7. Other DML statements • Statement to drop table XYZ: DROP TABLE XYZ • Syntax of statement to alter a table: ALTER TABLE table_name [WITH CHECK|WITH NOCHECK] {ADD new_column_name data_type [column_attributes] | DROP COLUMN column_name | ALTER COLUMN column_name new_data_type [NULL|NOT NULL] | ADD [CONSTRAINT] new_constraint_definition | DROP [CONSTRAINT] constraint_name}

  8. Examples of ALTER statements • Drop a column from a table: ALTER TABLE Vendor DROP COLUMN LastTranDate • Add a foreign key constraint: ALTER TABLE InvoiceX WITH CHECK ADD FOREIGN KEY (AccNo) REFERENCES YAccounts(AcctNo) • Change a data type of an attribute: ALTER TABLE InvX ALTER COLUMN InvDescr VARCHAR(200) • Add a CHECK constraint ALTER TABLE Invoice WITH NOCHECK ADD CHECK (InvoiceTotal >= 1)

  9. SELECT statement • Used to query a database • Basic syntax: SELECT attribute_list_1 FROM table_list [WHERE search_condition][ORDER BY attribute_list_2] • Example: Select three attributes from Invoice, ordered by InvoiceTotal SELECT InvoiceNumber, InvoiceDate, InvoiceTotal FROM Invoice ORDER BY InvoiceTotal DESC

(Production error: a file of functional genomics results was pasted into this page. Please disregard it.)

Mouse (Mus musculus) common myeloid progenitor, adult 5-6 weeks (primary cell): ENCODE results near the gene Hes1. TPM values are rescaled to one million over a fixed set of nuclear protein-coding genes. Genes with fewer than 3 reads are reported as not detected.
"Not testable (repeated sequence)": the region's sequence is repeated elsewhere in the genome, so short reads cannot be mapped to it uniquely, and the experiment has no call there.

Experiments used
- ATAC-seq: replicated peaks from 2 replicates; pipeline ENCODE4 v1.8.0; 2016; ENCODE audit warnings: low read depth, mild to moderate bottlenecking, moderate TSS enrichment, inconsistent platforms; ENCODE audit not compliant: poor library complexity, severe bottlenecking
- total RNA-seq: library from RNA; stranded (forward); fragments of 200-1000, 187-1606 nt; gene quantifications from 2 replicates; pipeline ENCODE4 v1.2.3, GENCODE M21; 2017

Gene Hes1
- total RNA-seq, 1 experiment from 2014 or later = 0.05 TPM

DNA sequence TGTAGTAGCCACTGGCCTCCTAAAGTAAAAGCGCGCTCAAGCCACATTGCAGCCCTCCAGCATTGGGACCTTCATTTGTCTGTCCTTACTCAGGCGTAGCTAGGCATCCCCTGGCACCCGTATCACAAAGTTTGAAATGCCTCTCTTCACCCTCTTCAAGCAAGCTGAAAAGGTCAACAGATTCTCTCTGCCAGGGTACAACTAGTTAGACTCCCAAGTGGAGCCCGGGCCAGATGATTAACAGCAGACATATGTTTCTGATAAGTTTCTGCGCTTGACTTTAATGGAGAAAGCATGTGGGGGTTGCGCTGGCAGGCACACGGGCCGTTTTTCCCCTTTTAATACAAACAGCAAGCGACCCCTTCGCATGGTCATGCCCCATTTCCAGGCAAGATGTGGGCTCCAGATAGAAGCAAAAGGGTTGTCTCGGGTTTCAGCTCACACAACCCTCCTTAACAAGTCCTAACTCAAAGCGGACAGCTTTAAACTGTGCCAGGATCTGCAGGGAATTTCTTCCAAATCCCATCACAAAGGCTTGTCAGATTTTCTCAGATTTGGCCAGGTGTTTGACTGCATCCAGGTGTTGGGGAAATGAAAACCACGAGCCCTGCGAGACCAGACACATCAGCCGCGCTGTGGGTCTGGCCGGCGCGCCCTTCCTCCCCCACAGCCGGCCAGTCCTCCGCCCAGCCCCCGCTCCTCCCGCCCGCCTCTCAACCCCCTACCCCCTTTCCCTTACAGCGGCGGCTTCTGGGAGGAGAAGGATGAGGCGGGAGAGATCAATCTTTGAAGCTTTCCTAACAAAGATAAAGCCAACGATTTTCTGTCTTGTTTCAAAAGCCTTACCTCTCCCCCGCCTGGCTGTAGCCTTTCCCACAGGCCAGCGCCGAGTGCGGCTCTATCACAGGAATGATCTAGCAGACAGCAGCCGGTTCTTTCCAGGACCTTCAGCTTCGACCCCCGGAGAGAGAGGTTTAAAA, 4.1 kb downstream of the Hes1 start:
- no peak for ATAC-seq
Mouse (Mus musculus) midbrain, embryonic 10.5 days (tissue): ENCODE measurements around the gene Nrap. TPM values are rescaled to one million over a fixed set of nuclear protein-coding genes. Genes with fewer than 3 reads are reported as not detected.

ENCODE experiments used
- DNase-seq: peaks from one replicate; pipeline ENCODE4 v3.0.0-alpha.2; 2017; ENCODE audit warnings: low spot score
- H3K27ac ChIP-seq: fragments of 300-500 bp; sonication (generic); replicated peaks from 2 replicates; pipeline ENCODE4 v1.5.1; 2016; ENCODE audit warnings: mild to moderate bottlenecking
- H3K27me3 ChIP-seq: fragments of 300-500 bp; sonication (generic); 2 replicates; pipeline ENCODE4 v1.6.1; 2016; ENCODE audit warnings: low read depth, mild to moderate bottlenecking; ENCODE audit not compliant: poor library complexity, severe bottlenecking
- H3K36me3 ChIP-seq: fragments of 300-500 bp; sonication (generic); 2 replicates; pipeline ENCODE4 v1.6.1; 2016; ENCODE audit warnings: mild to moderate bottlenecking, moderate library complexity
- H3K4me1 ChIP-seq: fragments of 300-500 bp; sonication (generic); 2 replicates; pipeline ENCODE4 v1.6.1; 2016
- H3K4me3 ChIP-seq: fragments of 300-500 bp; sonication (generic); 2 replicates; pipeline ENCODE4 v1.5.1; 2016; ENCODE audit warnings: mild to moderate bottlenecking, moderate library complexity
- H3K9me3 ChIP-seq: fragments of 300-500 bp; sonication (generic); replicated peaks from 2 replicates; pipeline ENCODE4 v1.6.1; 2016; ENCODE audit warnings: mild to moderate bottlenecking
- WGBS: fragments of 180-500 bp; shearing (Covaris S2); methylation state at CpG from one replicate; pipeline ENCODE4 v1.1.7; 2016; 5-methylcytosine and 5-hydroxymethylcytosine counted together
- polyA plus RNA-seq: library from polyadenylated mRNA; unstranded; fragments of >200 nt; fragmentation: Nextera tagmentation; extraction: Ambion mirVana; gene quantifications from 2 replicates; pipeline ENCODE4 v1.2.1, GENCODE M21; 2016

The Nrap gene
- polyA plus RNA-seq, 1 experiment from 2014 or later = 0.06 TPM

10. Examples of WHERE clause • Vendors located in Iowa WHERE VendorState = 'IA' • Invoices with a balance due (two variations) WHERE InvoiceTotal – PaymentTotal – CreditTotal > 0 WHERE InvoiceTotal > PaymentTotal + CreditTotal • Vendors with names from A to L WHERE VendorName < 'M' • Invoices on or before a specified date WHERE InvoiceDate <= '2006-05-31' • A search condition that uses the AND operator WHERE VendorState = 'NJ' AND YTDPurchases > 200 • Invoices with credits that don’t equal zero WHERE CreditTotal <> 0

  11. WHERE clause with IN operator • IN is used to test if a value is IN or is NOT IN a set • Examples: • An IN phrase with a list of numeric literals WHERE TermsID IN (1, 3, 4) • An IN phrase preceded by NOT WHERE VendorState NOT IN ('CA', 'NV', 'OR') • An IN phrase with a subquery WHERE VendorID IN (SELECT VendorID FROM Invoices WHERE InvoiceDate = '2006-05-01')

  12. More SELECT statements A SELECT statement that retrieves all invoices between given dates SELECT InvoiceNumber, InvoiceDate, InvoiceTotal FROM Invoices WHERE InvoiceDate BETWEEN '2006-05-01' AND '2006-05-31' ORDER BY InvoiceDate A SELECT statement with renaming columns SELECT InvoiceNumber AS [Invoice Number], InvoiceDate AS Date, InvoiceTotal AS Total FROM Invoices How to format strings and include apostrophes in literal values SELECT VendorName + '''s Address: ‘ AS Name, VendorCity + ', ' + VendorState + ' ' + VendorZipCode AS Address FROM Vendors